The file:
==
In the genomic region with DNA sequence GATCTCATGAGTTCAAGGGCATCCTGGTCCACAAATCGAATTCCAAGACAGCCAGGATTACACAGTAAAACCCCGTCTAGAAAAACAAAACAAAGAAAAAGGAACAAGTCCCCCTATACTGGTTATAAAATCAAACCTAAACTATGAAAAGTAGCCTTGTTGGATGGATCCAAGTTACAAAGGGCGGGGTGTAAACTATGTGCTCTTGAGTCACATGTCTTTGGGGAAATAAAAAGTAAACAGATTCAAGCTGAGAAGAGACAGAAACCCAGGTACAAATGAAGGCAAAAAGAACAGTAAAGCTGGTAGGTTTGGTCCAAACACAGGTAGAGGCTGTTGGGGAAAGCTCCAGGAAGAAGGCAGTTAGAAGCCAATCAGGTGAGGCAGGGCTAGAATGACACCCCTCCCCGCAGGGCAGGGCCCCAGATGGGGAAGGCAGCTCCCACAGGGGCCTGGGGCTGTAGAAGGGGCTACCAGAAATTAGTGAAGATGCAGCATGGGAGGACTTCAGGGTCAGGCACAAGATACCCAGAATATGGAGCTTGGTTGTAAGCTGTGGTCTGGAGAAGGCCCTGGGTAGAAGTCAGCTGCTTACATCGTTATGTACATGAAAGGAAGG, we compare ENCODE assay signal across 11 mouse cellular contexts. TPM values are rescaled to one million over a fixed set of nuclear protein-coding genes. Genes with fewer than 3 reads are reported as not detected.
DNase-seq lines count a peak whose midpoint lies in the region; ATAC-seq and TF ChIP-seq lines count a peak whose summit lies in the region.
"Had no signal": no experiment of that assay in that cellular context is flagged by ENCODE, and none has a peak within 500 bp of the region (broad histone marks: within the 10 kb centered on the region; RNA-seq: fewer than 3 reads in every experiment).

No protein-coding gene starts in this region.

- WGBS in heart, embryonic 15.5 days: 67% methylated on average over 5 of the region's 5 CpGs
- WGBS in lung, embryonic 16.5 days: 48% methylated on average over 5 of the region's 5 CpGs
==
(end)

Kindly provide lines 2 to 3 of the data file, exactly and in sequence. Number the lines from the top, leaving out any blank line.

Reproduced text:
DNase-seq lines count a peak whose midpoint lies in the region; ATAC-seq and TF ChIP-seq lines count a peak whose summit lies in the region.
"Had no signal": no experiment of that assay in that cellular context is flagged by ENCODE, and none has a peak within 500 bp of the region (broad histone marks: within the 10 kb centered on the region; RNA-seq: fewer than 3 reads in every experiment).